Women’s Business Association Conference speakers encourage female managers to look within to ‘own’ their professional experience
3/6/2009 - In the business world, it often seems like women have two choices: Pursue their professional goals and neglect a personal life, or sacrifice their career in favor of a personal life.
Maria Thomas '92
|Women’s Business Conference keynote speaker Maria Thomas ‘92, CEO of Etsy Inc., offered her “four truths”: “Work hard, embrace balanced imbalance, show up and be ready to receive, and know thyself.’”|
|Photo © Nathan Mandell|
It doesn’t have to be that way, said many of the female executives who spoke at the 2009 Women’s Business Association Conference on March 4. Focusing on the theme, “Make it Mine: Owning Your Professional Experience,” conference speakers encouraged women to find their voice amid the male-dominated business world, and look within themselves to find satisfaction in work and life.
Held at the James L. Allen Center, the daylong conference featured an alumni breakfast, two breakout sessions, two keynote addresses and a networking reception.
During the morning keynote address, Maria Thomas ’92, CEO of Etsy Inc., explained that following her instincts has helped her find “balanced imbalance” and happiness in her life and work. Rather than taking jobs that seem logical for her career, she has pursued only those positions that she feels passionate and excited about. “It’s about seeking out organizations that I consider to be noble – that resonate with me,” she says.
This attitude has opened doors for Thomas at such firms as the International Finance Corporation, Amazon.com, and NPR – and also caused her to move a dozen times in the last 25 years. It also led her to Etsy, a Brooklyn, N.Y,-based online retailer that buys and sells handmade items, which “is passionate and cares about what it stands for: the power of connecting people,” she says. Thomas feels so strongly about Etsy’s mission that she’s willing to commute from her home in Washington, D.C. to Brooklyn every week.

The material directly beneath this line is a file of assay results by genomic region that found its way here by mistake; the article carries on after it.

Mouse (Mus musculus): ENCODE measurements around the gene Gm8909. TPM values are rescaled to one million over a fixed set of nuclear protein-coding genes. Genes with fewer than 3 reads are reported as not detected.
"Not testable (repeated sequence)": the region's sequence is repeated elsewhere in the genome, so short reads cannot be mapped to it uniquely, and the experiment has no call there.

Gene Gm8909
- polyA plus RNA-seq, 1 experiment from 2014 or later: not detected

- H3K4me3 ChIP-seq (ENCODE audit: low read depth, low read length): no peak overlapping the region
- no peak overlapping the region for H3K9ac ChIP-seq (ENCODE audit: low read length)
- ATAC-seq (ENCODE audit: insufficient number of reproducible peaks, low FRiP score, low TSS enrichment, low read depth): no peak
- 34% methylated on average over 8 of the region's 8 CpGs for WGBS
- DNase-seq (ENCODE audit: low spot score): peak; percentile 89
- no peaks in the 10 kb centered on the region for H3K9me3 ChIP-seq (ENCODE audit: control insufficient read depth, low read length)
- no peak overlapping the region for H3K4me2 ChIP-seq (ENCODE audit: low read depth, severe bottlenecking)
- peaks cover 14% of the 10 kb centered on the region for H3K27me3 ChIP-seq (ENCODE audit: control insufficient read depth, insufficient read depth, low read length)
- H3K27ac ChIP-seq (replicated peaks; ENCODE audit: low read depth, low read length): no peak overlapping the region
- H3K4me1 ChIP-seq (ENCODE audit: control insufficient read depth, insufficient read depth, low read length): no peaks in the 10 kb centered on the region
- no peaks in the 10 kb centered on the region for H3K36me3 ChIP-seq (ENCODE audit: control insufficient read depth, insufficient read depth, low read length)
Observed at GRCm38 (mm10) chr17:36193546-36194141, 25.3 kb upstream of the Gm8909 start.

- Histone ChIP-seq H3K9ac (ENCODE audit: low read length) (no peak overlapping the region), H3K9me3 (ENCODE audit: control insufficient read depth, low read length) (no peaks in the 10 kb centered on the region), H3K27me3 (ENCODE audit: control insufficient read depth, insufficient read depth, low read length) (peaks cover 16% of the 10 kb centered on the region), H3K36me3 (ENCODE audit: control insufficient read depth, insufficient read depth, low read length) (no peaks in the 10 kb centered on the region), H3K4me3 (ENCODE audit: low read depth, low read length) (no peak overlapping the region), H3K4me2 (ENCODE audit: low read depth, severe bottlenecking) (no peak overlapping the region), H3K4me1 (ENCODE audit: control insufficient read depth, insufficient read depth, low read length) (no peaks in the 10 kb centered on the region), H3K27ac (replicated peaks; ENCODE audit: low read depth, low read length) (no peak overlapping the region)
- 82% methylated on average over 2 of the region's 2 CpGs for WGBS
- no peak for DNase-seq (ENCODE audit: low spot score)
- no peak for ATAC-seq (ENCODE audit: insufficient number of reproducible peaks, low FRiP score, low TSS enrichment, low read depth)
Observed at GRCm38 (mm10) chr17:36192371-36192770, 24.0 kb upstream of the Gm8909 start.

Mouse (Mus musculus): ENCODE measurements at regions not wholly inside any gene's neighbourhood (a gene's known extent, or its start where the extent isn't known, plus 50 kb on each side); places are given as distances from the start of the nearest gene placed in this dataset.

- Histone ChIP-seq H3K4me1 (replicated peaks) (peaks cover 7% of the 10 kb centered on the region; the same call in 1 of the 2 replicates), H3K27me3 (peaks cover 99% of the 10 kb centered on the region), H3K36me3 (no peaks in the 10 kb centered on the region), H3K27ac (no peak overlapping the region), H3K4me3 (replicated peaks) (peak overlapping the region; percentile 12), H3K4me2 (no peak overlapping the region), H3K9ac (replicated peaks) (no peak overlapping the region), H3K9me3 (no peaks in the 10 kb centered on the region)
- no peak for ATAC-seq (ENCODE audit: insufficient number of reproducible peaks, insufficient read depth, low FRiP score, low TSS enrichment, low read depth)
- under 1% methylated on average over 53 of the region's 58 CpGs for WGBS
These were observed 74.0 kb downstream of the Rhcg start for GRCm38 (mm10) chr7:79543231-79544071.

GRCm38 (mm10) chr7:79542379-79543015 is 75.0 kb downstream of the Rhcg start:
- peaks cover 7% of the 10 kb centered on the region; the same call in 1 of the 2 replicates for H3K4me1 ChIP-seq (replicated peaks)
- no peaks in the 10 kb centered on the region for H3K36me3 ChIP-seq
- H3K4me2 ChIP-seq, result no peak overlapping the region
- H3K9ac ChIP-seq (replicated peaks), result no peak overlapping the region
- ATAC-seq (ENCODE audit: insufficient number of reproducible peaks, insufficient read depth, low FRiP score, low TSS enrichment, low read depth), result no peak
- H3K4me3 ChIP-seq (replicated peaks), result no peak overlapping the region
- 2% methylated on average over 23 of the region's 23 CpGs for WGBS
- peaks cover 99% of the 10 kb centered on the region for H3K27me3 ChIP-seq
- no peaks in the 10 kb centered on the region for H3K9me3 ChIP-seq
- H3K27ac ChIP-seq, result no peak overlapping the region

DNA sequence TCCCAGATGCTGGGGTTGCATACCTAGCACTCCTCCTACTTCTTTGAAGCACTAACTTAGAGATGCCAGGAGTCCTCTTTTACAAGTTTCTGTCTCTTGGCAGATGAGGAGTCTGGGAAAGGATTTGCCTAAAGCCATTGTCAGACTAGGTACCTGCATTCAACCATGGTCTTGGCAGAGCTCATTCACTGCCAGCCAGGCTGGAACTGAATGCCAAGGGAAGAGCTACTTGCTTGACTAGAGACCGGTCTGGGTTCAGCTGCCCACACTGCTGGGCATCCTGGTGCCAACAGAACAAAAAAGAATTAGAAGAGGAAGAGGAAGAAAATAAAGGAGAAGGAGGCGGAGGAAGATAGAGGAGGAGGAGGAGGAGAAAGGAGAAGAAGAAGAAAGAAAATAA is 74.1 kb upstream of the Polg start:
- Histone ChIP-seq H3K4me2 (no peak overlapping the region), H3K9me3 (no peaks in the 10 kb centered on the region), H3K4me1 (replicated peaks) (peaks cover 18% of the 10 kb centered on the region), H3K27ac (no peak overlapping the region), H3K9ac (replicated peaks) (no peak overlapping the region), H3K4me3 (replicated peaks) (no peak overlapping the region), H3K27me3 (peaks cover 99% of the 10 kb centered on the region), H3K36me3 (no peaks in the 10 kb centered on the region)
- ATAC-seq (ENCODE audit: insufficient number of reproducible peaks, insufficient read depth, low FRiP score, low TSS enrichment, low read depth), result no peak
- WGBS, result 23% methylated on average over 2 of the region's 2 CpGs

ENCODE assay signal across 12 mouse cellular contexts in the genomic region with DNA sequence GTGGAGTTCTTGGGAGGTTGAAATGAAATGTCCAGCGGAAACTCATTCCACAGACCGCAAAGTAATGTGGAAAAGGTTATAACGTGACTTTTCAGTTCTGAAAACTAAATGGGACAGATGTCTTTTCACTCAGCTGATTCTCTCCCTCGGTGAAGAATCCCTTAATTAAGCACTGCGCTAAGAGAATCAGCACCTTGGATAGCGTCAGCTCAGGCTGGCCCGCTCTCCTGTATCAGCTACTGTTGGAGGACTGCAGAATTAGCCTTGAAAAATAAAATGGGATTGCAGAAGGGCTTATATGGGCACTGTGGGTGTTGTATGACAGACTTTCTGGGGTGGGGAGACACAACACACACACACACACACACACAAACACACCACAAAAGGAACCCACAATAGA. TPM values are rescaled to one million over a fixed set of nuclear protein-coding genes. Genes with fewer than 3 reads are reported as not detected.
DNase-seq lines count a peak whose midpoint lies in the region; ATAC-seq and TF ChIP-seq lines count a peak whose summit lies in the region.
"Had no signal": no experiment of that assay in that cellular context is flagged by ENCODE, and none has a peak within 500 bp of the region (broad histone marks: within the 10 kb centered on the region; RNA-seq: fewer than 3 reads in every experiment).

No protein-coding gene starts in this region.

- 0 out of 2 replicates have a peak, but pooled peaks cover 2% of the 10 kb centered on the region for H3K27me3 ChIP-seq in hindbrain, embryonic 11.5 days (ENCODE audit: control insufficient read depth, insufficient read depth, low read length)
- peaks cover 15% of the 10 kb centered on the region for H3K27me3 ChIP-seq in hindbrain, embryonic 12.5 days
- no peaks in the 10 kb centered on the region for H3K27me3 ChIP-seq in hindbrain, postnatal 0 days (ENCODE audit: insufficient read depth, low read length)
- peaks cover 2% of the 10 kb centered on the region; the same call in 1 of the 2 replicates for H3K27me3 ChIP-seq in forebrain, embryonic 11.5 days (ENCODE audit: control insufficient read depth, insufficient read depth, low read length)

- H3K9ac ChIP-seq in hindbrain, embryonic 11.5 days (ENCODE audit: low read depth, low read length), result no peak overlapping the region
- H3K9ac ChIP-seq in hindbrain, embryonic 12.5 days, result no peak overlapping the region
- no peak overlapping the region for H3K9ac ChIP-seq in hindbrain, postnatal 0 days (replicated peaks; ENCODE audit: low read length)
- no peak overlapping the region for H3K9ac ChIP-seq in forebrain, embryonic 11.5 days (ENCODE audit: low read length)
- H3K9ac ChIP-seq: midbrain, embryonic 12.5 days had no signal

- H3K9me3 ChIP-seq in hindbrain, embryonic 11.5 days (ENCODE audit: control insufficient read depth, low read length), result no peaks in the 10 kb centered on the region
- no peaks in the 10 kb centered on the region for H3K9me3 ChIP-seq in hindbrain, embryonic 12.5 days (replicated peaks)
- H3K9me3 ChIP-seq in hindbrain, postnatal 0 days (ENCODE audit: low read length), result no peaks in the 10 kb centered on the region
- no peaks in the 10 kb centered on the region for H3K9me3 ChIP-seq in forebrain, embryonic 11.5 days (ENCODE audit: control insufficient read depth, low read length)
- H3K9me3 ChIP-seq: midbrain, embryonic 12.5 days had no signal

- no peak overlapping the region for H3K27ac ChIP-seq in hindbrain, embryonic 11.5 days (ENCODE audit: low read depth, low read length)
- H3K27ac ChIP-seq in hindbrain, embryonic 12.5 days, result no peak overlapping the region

Thomas encouraged conference participants to follow what she calls the four truths: “Work hard, embrace balanced imbalance, show up and be ready to receive, and know thyself,” she says. “Knowing thyself” includes being conscious of personal flaws. “It’s easy to look for faults in others,” Thomas says. “But if you don’t know where your fault lines are, it’s hard to have a happy and satisfied life — either personally or professionally.”
At the breakout session “Owning Your Opinion in Diverse Group Settings,” Associate Professor Katherine Phillips shared her research about how gender impacts communication opportunities and performance levels in a team setting.
“Women are perceived as less competent and influential than men when they are working in teams — this is a fact,” says Phillips, who is co-chair of Northwestern’s Center on the Science of Diversity. She cited her study (featured in Kellogg Insight
) in which 150 business students broke into teams and worked on a task. The teams “presumed that men would perform better on the task,” she says. “But men and women actually performed the same.” Moreover, women who were deemed “experts” on the task at hand were perceived as less knowledgeable than male “experts,” and their expertise wasn’t utilized. As a result, “the group didn’t perform as well.”
To make your voice heard in the workplace, Phillips encouraged women to seek out a “partner” on their team “and have a truce,” she says. “In a meeting, have them ask you what you think and put you on the spot. Then you’re given ‘permission’ to speak up.”
The Women’s Business Association Conference was sponsored by Abbott, Chicago Mercantile Exchange, Deloitte, John Deere, Microsoft, Bain & Company and Chevron. It was organized by Kellogg students Kimberly Whinna ’09, Melanie Eckenroth ’09, Leslie Mintzer ’09, Samantha Morton ’09 and Catherin Ng Wong ’09.